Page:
In 1993, Sophie B Hawkins released her breakthrough single ‘DAMN, I WISH I WAS YOUR LOVER’ to global and critical acclaim.
At around the same time, something else was being released that would go on to become a marketing mainstay – the Digital Asset Management, or DAM, system. Coincidence? Clearly. But both have had a lasting impact on the world.
It was about 30 years ago that the first DAM systems emerged as a solution for media, print and publishing companies who needed to store and organise their videos and photos. Initially, they were mostly on-premise systems, and whilst many adopted them, they remained local or closed platforms that could only be accessed internally. Something else was needed for DAM to grow into the position it occupies today – a key tool in many marketing departments’ armouries. Thankfully, the rise of the internet and network connectivity was just that answer.
Over the last decade, DAM systems have become crucial tools for companies looking to organise their branding and visuals. Often overlooked, these systems have expanded to store a variety of assets, catering to the growing demands of marketers to serve multiple channels.
From retailers and consumer brands to B2B products and financial services, the DAM system is the engine that brings together the outputs of many departments and partners, from creative work to photography and video. During this time, DAM evolved into a brand portal used for the sharing of logos, ensuring brand consistency, and enabling teams with a whole host of on-brand visuals.
The role DAM plays in a marketing department “cannot be underestimated”
Which brings us to today, and the role that the DAM plays in the smooth operation of a marketing department cannot be underestimated. As content marketing plays an increasing role in our lives, the assets needed to feed the monster are becoming more complex. This, in effect, means we need to adapt, tailor, flex and stretch assets of every type to fit everything from smartphones to ecommerce sites, social media pages to digital OOH screens, and much, much more.
With this in mind, the remit of the humble DAM system expanded out of the marketing department to become a company-wide tool. Systems can typically cater to all digital file types – in particular the integration with Microsoft programmes which are a key part of business activities – whilst the user experience has been upgraded to allow viewing of multi-page documents.
With the advent of permission structures, businesses have greater control over who is approving what, when and how. Onboarding documents, budget spreadsheets, sales presentations and training documents regularly make up the key inventory of DAM systems alongside the campaign and content creative.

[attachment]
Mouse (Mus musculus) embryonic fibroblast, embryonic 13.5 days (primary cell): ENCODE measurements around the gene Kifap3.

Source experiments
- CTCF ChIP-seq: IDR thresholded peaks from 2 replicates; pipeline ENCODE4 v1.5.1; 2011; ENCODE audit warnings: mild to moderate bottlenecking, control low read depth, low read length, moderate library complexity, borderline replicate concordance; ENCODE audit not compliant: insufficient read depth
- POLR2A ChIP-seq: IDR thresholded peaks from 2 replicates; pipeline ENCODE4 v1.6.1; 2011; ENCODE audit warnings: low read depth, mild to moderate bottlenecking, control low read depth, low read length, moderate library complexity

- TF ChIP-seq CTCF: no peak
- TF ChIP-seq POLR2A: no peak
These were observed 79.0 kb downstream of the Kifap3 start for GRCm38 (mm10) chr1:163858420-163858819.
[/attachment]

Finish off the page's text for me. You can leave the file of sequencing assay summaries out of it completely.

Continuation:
So where next for DAM? Automation and digital transformation are the main thrusts. We are now regularly producing and delivering content to a wide range of partners via automation. Not just in how the asset is adapted and optimised for its final destination, but also in automating some of the quality control checks along the (vastly shortened) way.
The DAM systems of the future are also playing their part in how businesses are implementing digital transformations; the ability to share key information, files and assets encourages departments to work in cohesion with each other, break down operational silos, and connect with internal and external platforms.
These advances lead to a much more consolidated ecosystem and, more importantly, improvements to both the employee (EX) and customer experience (CX). This drive toward EX and CX is the key to strengthening any business or brand, and expanding and growing the balance sheet. Amongst all the hullabaloo of new media futures, expanding touchpoints, and the need to ‘connect’ with varying audiences, colleagues, customers and consumers, the role of the DAM is very much at the centre of it all.
The headline in many ways is to see DAM systems as a single, central source of truth on the status and actions for each production job; the benefits to businesses are numerous:
- Speeds up the process to reduce time-to-market
- Reduces admin work by half through a simple web-based platform
- Gives control, transparency, and an overview across the team / brands
- Fully collaborative with clear responsibilities built in
- Removes mistakes via standardised workflow processes
- Real time updates via dashboard reports and full audit trails
- Ability to approve across all main formats: pdf, video, HTML5, websites, etc
- Full technical support system for queries and issues
This article has also been published on Prolific North
If you are interested in knowing more about how we can help you, reach out to Austen, he can also provide you with more musical references if needed.